In a TrustLaw survey taken with 370 gender experts last year India was found to be the worst country to be a woman. This worrying finding, along with the increased media attention that recent attacks have attracted, is spurring the government into action. However, without focusing on underlying gender equality issues ingrained into society the introduction of safety technology may be seen as little more than a gimmicky attempt to appease an angry electorate.

Photograp: Getty Images
Photo: Getty
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Why Chris Grayling is Jeremy Corbyn's secret weapon

The housing crisis is Labour's best asset - and Chris Grayling is making it worse. 

It feels like the classic Conservative story: wait until the election is over, then cancel spending in areas that have the temerity to vote Labour. The electrification of rail routes from Cardiff to Swansea – scrapped. So too is the electrification of the Leeds to Manchester route – and of the Midland main line.

But Crossrail 2, which runs from north to south across London and deep into the capital's outer satellites, including that of Transport Secretary Chris Grayling, will go ahead as planned.

It would be grim but effective politics if the Conservatives were pouring money into the seats they won or lost narrowly. There are 25 seats that the Conservatives can take with a swing of 1 per cent from Labour to Tory, and 30 seats that they would lose with a swing of 1 per cent from Tory to Labour.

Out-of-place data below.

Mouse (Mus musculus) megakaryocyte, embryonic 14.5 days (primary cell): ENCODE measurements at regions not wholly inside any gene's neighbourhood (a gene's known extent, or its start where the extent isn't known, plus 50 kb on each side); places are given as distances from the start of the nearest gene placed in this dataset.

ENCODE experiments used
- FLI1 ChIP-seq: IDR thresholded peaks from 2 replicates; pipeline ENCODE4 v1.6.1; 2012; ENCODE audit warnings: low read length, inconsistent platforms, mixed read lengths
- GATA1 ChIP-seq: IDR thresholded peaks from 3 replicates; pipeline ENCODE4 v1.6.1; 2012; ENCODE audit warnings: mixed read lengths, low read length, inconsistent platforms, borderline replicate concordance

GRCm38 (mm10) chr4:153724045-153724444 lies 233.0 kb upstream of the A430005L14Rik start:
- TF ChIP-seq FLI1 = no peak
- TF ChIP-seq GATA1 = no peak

It wouldn’t be at all surprising if the Conservatives were making spending decisions with an eye on what you might call the frontline 55. But what they’re actually doing is taking money away from north-west marginal constituencies – and lavishing cash on increasingly Labour London. In doing that, they’re actually making their electoral headache worse.

How so? As I’ve written before, the biggest problem for the Conservatives in the long term is simply that not enough people are getting on the housing ladder. That is hurting them in two ways. The first is straightforward: economically-driven voters are not turning blue when they turn 30 because they are not either on or about to mount the first rungs of the housing ladder. More than half of 30-year-olds were mortgage-payers in 1992, when John Major won an unexpected Conservative majority, while under a third were in 2017, when Theresa May unexpectedly lost hers.